I. The Liturgy in general:—The consequences of the schism were deplorable as far as the liturgy is concerned. As we have said, it was impossible for the liturgy to be performed in a manner worthy of itself at the pontifical court of Avignon. When Christendom was divided into two obediences, the liturgical functions at Avignon were at times even ridiculous, as may be seen from reading, for example, in the Gesta Benedicti XIII.1 the account of the celebration of the Purification.
Still, Peter de Luna was one of those who attached the greatest importance to the observance of the liturgy during this melancholy period. Things were little better even in Rome. The 167th chapter of the Ordo Romanus XV. gives us to understand that the cardinals were anything but easy to manage, and showed great disinclination to take part in the ceremonies of the divine office whenever an order of the pope or master of ceremonies did not suit their convenience.2 It was inevitable that the text, the rites, and the formulas of prayers should suffer in consequence. A papal decision called forth by particular circumstances could easily be transformed into a universal law. Thus, Pope Urban VI., in 1389, having celebrated the festival of the Beheading of St. John the Baptist on a Sunday, and so displaced the Sunday office, it soon became an established rule that a feast, with certain responds proper to itself, like that of the 29th August, was to take precedence of the Sunday (see the Ordo Romanus XV., ch. 124).3 The special object of the Ordo Romanus XV. is not to set out the rules and regulations of the ceremonial performed at the papal curia, but to give a series of notes on how this ceremonial was carried out under such and such a pope under given circumstances. Just because Rome laid down no hard and fast rules, many local churches, in adopting the Breviary of the curia, continued at the same time to keep to their ancient customs and their ancient liturgical texts. Thus the offices of national or local saints were introduced into the setting of the new Roman office, while customs belonging to particular localities found their way into the office de tempore and into the festivals of our Lord.
2. Lastly, the recitation of the canonical hours was attended with much uncertainty and disorder. No one knew exactly what rule to follow, and everyone set about drawing up an ordo according to his own ideas. An edict of Pope Clement VI. gave rise to a new regulation, according to which a great number of saints, who had hitherto been commemorated by a memorial only, had now an office of their own, and also certain festivals gained the privilege of being transferred when necessary.4 Thus, in the fifteenth century, we find the beginnings of those abuses of which the theologian John de Arze, consultor of the Council of Trent, was to complain later on. An enumeration of these abuses shows into what a condition the divine office had fallen:—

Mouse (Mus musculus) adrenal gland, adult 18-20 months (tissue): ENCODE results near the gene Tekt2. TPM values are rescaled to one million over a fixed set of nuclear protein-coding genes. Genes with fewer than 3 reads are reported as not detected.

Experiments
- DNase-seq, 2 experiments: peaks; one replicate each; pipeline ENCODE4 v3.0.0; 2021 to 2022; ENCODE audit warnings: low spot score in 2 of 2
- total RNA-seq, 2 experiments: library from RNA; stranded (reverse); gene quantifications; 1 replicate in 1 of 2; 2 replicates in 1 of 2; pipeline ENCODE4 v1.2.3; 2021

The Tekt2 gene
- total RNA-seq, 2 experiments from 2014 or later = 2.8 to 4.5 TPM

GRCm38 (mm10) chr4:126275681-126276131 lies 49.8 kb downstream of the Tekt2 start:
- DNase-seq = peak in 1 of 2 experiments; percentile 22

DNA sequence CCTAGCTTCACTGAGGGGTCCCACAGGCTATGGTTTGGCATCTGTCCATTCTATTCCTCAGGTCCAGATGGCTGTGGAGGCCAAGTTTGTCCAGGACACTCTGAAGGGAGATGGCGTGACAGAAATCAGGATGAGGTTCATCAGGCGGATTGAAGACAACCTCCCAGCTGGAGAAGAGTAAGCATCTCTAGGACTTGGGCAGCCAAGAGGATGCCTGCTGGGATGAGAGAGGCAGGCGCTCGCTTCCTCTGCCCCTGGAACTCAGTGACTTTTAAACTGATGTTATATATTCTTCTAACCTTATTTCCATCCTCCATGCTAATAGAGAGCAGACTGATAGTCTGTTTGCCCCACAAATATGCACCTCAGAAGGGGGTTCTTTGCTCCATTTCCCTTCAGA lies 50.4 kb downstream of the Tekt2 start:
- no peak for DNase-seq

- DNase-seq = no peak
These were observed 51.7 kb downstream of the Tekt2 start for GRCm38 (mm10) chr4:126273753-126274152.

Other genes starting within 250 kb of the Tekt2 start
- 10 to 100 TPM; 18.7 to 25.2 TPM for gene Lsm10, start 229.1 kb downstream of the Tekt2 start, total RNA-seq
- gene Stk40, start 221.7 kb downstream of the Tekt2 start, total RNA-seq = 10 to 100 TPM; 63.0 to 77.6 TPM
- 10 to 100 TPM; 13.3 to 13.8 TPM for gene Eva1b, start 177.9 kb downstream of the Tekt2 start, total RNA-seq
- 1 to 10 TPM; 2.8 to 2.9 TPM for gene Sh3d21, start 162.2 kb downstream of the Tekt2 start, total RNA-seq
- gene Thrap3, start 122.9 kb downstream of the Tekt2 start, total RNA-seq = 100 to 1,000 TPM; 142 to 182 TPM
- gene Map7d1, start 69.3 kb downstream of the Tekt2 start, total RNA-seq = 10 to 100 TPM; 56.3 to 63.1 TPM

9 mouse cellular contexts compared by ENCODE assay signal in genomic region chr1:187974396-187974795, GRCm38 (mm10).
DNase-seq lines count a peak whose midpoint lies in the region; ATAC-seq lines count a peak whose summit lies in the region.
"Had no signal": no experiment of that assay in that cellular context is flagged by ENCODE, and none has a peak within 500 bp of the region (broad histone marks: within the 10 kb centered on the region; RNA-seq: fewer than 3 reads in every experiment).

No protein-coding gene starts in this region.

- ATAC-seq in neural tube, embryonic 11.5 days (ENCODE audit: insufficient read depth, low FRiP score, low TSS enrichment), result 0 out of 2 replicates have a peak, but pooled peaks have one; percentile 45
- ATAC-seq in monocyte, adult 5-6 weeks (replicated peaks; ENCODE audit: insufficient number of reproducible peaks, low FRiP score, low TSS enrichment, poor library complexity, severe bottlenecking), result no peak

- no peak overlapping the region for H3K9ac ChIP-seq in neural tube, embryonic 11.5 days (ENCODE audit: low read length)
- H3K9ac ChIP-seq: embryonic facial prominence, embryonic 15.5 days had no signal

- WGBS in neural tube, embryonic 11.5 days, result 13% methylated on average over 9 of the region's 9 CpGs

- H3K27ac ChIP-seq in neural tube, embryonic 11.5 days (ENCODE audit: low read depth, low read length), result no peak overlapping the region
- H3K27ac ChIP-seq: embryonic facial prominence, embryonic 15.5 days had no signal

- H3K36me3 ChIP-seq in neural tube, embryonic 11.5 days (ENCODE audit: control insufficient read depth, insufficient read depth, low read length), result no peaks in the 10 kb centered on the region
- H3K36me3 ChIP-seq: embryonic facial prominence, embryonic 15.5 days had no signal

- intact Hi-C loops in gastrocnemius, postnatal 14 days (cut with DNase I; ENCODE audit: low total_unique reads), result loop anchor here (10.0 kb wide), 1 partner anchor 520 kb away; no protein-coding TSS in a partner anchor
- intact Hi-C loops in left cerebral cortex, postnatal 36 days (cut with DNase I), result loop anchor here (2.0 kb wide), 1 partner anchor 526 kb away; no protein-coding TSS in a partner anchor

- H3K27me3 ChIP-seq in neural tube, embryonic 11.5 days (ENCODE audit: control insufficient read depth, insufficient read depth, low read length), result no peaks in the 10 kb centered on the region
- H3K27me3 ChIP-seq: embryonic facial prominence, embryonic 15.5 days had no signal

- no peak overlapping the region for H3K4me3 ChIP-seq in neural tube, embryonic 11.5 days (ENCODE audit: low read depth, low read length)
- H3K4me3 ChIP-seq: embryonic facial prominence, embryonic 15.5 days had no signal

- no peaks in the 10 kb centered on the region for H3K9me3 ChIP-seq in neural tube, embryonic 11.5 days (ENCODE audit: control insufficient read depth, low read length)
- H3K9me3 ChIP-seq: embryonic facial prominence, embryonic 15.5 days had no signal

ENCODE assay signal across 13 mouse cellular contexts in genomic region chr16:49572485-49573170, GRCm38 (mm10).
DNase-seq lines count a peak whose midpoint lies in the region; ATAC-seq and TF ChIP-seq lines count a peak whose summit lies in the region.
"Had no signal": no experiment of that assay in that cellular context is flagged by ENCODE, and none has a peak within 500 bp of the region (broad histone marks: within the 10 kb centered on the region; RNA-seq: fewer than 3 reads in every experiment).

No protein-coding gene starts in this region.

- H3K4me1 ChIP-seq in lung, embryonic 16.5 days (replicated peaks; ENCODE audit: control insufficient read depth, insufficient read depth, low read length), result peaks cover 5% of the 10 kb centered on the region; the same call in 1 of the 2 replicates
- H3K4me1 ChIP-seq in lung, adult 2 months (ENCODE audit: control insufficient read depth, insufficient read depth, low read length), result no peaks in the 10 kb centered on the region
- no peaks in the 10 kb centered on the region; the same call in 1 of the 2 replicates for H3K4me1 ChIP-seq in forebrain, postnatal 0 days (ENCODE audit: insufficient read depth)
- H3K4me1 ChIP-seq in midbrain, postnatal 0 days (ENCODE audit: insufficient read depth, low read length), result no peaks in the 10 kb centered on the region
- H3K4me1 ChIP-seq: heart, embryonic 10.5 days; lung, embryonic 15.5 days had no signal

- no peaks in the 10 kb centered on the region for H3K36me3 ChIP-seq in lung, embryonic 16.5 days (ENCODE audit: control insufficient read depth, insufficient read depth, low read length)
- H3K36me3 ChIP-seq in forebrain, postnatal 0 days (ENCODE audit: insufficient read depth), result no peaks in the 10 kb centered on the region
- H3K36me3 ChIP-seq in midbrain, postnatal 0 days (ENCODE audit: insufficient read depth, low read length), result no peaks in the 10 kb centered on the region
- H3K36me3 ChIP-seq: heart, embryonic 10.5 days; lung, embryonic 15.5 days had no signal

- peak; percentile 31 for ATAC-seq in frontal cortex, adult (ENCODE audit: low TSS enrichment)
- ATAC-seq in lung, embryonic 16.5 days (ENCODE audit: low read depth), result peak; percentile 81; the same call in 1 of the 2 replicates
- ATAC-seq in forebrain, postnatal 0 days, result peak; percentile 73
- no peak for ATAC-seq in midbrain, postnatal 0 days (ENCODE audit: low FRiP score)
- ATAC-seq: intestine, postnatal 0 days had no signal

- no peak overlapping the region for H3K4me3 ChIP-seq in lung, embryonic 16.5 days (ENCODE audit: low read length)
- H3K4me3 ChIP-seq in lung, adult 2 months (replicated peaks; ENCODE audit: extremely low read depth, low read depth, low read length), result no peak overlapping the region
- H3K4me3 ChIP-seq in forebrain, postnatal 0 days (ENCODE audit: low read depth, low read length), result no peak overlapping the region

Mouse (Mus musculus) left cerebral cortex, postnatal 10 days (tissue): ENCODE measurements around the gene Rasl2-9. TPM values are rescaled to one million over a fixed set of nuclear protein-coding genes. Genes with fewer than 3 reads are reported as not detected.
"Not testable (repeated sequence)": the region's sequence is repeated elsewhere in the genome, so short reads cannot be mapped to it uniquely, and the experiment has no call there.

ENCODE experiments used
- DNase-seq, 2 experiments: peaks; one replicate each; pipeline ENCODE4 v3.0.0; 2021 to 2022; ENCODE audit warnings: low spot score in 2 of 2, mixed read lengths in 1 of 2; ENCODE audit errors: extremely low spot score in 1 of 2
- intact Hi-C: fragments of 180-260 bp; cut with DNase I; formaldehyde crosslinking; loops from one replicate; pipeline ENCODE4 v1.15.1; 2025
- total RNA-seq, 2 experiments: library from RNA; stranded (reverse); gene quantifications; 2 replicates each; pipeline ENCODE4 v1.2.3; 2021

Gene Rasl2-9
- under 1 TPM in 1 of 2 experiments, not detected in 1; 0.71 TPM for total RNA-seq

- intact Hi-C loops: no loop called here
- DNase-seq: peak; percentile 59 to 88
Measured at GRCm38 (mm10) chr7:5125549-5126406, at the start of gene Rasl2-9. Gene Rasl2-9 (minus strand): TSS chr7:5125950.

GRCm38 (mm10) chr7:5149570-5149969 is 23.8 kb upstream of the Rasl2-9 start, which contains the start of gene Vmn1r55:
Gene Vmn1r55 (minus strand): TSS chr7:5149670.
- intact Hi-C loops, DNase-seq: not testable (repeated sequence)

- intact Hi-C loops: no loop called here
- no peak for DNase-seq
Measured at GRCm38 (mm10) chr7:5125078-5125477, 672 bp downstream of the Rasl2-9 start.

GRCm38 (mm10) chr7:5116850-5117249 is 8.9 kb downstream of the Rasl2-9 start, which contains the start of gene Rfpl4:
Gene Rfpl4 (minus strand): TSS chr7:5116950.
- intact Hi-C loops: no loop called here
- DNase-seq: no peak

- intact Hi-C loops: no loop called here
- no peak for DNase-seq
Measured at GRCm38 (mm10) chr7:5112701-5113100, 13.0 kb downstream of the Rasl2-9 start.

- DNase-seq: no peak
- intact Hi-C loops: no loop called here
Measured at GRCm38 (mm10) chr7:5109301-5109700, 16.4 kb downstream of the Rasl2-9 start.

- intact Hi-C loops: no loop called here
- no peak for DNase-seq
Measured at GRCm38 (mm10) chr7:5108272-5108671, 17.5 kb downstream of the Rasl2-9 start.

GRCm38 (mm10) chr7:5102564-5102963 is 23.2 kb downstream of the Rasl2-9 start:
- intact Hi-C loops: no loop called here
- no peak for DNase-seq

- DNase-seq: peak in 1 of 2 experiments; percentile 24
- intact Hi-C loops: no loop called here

(1) The suppression almost entirely of the Sunday and ferial offices; the consequent impossibility of reciting the psalter in the course of a week; the total omission of certain psalms.
(2) The multiplication of different offices on the same day, throwing into the shade the chief features of the special celebration, and interfering with the pleasure which might have been given by the simple office de Tempore. It has to be remembered that the little office of our Lady, the office for the Dead, and the penitential or gradual psalms regularly followed the ferial office.
(3) The substitution of legends, apocryphal stories, and certain other texts of doubtful value for Holy Scripture in the antiphons, hymns, and responds.5 Doubtless, the increase in the number of festivals of saints did not fail to benefit those who had to recite the Breviary; still, as canonizations became very numerous during these centuries, as may be seen from a study of the Bullarium, the increase in festivals must have obscured the character of the liturgical year, which represents the teaching, sufferings, and triumph of the God-Man.
Humanism, which we shall see patronized by some popes, such as Nicholas V. and certain of his successors, had also its influence upon the divine office—an influence not always conducive to piety. The supernatural beauty of the formulas was imperilled by the rejection of the rough and inelegant form in which they were cast. Attractiveness of outward form went for everything, no importance being attached to what lay beneath the surface; the connection between the natural and the supernatural was disregarded; a dislike of the spiritual nourishment offered by the Holy Scripture became general.
1 Muratori, Rerum italicarum scriptores, iii. 177 and 800.
2 Migne, Patr, Lat., lxxviii. 1368.
3 Ibid., lxxviii. 1344.
4 Ordo Romanus XV., ch. 101 and 123. Migne, Patr, Lat., lxxviii. 1339, 1344.
5 Compare the complaints of Raoul of Tongres mentioned above, p. 101.